Home | News & Events | Media releases | July 2019 - Wambo Wedgetails win mines rescue competition

Peabody’s Wambo Wedgetails have taken out the 2019 Hunter Valley underground mines rescue competition under the exceptional captaincy debut of Kurt Bereza who also took out the coveted Wayne Wallace Shield for Best Captain. The team, which included two newcomers to mines rescue, demonstrated great competency and depth of skills with Kurt leading the team following the departure of mines rescue stalwart Warren Kirk who relocated to the southern coal mining region last year. Yancoal’s Ashton team were named runners up.

On accepting the winning shield Kurt said ‘I would like to start by thanking our team. This win is attributed to everyone’s efforts, team work, skills, competency and commitment to the tasks that were thrown at us. It is also is a celebration of the investment that Peabody and Wambo management have put into our training, skill development and mentoring along the way.’

‘I would also like to sincerely thank Albert Scheepers our General Manager and Dave Gibson our Mine Manager for the continual support, as well as allowing two Wambo teams to compete,’ he said. ‘The team at Hunter Valley Mines Rescue is also to be commended on their efforts for once again pulling together an exceptional event that each year continues to test our skills and competency.’

Kurt reflected on his first experience as captain and explained, ‘It was great. It provided a very different perspective for me. You need to trust in your team but you also see the importance of our preparation with a new perspective; honing your skills and capabilities through application and training, and the importance of having rigorous procedures.’

Kurt started in the industry as a cadet with Hunter Valley Mines Rescue and built on his brigadesman skills from there. He is proud of this base and has since developed a career in the area of health and safety with Wambo.

‘I love being part of mines rescue and I am thrilled to now have a win as captain under my belt. There are many role models in our mines rescue community to help all brigadesmen coming through the ranks. Building these capabilities provides some peace of mind for all of industry, and personally for me, it gives me a strong sense of purpose that I am able to make a difference by being part of mines rescue,’ he added.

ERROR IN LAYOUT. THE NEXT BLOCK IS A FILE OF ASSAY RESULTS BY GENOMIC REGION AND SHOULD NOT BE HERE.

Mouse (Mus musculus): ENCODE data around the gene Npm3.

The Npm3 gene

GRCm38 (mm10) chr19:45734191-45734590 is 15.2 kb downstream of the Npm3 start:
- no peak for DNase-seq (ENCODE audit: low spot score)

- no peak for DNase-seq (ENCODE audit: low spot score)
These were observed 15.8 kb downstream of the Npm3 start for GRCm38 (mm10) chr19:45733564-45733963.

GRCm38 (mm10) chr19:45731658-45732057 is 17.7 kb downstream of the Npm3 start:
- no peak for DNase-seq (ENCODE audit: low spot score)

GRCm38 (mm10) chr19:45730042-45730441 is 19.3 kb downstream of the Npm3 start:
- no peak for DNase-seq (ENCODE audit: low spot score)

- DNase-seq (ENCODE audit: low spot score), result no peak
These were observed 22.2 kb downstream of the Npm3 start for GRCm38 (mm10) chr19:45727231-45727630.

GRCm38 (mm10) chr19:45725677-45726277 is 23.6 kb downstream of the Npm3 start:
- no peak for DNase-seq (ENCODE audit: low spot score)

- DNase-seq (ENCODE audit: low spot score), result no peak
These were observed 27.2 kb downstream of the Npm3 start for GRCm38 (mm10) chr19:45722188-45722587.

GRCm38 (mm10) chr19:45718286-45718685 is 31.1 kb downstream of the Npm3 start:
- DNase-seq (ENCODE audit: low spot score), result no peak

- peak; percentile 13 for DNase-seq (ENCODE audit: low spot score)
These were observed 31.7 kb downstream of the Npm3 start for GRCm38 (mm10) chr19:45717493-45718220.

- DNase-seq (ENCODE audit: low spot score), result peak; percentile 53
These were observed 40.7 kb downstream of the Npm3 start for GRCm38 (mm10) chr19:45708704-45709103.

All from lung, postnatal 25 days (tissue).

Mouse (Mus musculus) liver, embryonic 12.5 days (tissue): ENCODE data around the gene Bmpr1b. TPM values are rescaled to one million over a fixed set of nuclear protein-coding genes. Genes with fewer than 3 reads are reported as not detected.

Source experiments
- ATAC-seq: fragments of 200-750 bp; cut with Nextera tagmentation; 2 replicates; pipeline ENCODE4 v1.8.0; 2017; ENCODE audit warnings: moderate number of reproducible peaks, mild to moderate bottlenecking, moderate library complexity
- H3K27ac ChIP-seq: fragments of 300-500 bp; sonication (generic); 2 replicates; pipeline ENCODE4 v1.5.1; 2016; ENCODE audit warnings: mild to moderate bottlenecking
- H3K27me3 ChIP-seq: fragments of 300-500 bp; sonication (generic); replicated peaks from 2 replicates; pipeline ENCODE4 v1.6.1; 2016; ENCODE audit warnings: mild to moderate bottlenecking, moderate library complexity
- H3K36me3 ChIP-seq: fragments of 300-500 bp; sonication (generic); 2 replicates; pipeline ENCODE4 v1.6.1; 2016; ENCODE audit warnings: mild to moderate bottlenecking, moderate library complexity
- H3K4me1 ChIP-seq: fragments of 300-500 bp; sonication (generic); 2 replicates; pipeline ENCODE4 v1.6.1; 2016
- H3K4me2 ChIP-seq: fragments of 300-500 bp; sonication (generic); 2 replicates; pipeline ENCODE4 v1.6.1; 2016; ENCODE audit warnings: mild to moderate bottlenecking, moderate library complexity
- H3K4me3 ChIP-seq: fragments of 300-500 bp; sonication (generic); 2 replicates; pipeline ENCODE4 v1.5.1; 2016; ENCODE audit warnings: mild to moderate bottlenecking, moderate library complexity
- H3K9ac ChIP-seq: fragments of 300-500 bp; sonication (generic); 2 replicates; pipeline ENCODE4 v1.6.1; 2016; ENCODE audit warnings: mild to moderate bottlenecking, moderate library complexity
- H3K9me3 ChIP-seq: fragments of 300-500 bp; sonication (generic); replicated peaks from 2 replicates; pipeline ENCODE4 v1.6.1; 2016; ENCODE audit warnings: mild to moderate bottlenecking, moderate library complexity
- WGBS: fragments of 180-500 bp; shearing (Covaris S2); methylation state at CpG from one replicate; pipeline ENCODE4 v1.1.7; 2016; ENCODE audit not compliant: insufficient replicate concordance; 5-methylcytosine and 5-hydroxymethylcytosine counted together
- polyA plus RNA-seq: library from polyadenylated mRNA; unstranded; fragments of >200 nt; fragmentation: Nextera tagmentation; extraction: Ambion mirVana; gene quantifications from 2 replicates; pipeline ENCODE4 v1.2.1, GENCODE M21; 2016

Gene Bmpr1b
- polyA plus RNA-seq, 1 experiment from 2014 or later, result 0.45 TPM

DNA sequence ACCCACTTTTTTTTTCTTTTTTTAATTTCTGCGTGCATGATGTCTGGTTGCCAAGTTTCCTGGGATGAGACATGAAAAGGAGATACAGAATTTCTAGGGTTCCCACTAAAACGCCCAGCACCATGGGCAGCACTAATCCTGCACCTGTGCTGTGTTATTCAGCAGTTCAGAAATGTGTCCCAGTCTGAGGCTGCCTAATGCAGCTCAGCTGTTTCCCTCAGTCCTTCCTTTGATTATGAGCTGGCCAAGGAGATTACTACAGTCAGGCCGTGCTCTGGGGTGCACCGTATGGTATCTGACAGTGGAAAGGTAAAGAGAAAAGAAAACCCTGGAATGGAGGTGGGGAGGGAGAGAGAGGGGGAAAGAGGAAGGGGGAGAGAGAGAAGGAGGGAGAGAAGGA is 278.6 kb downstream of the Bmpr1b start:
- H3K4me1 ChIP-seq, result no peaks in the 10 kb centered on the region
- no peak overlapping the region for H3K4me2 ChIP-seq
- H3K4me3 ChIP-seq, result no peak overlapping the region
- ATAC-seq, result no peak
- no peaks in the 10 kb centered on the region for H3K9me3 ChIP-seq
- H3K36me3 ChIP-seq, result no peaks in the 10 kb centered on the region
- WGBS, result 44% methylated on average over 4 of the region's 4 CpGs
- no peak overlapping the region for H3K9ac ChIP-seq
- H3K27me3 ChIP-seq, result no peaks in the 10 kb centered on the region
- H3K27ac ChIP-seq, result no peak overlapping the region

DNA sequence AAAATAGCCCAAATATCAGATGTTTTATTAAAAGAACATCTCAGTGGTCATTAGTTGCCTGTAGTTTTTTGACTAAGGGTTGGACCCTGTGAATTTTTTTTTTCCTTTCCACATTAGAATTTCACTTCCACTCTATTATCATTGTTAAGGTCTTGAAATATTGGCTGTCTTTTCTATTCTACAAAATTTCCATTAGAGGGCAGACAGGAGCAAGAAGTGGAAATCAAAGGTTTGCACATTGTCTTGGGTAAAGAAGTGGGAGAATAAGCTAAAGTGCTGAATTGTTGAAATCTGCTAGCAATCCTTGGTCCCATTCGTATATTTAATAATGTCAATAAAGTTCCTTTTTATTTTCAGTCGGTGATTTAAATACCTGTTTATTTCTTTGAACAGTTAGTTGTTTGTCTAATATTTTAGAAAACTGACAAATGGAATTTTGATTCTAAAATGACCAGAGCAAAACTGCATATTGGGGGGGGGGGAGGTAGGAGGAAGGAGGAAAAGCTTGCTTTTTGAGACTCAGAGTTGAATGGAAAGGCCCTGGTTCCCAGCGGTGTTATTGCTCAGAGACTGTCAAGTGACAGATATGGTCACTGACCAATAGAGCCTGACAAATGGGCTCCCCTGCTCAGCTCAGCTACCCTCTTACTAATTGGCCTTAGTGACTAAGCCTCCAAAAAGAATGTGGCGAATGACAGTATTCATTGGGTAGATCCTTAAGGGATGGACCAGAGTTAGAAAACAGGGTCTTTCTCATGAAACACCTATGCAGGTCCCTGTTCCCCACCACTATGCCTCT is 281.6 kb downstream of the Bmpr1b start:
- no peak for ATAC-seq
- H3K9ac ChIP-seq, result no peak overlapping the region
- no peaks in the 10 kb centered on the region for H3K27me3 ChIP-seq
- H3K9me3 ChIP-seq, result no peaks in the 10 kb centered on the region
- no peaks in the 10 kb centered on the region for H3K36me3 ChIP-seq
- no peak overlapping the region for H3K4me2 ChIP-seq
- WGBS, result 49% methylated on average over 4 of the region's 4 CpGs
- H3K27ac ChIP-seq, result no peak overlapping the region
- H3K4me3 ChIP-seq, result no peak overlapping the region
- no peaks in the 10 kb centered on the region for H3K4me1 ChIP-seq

Other awards presented following the days’ competition included the highly-contested First Aid Award that was won by Whitehaven’s Narrabri team. Dave Malone, captain of Wambo’s second team, the Wambo Wombats, was given the honour of receiving the Best Theory Award for a second year in a row.

Mines Rescue Regional Manager, David Connell, said the Hunter Valley Mines Rescue competition was an ideal opportunity for brigadesmen to come together and demonstrate their safety expertise. Now in its 36th year, the annual event tests the incident response and rescue skills of active mines rescue brigadesmen.

‘It is critical that we acknowledge the dedication and commitment of our competing brigadesmen and my team in designing such a challenging competition format. We must also acknowledge that days like today would not be possible without the assistance of mining companies like Glencore who have kindly given permission for Ravensworth Underground Mine, which is on care and maintenance, to host the event. I would like to sincerely thank Mark Munro, Ravensworth Underground’s Mining Engineer Manager and his team for their commitment and support in making this year’s event so successful,’ Mr Connell said.

Mr Connell explained that Mines Rescue and volunteer brigadesmen continue to provide vital service with prevention a major focus of their role.

‘Our industry continues to recognise the importance of emergency response safety management systems and high-risk activity workplace education and training. This competition allows us to simulate the conditions and pressure of real-life emergencies and put the unique skills of our brigadesmen to the test. As Mines Rescue is committed to continuous improvement, it also gives us an opportunity to identify any training areas that may require additional focus to ensure we maintain the highest possible standard of competency,’ he concluded.

Facts about mine rescue brigadesmen:

  • There are 461 voluntary brigadesmen across the NSW coal industry
  • Teams competing from Narrabri, Wambo Underground (2), Ashton, Integra and a composite team.
  • Minimum 5% industry dedicated to emergency response (1 in 20 underground workers)
  • Initial 10-day induction training required for all new recruits
  • Six training days required per year for all brigadesmen
  • A large percentage of brigadesmen progress into more senior mining roles
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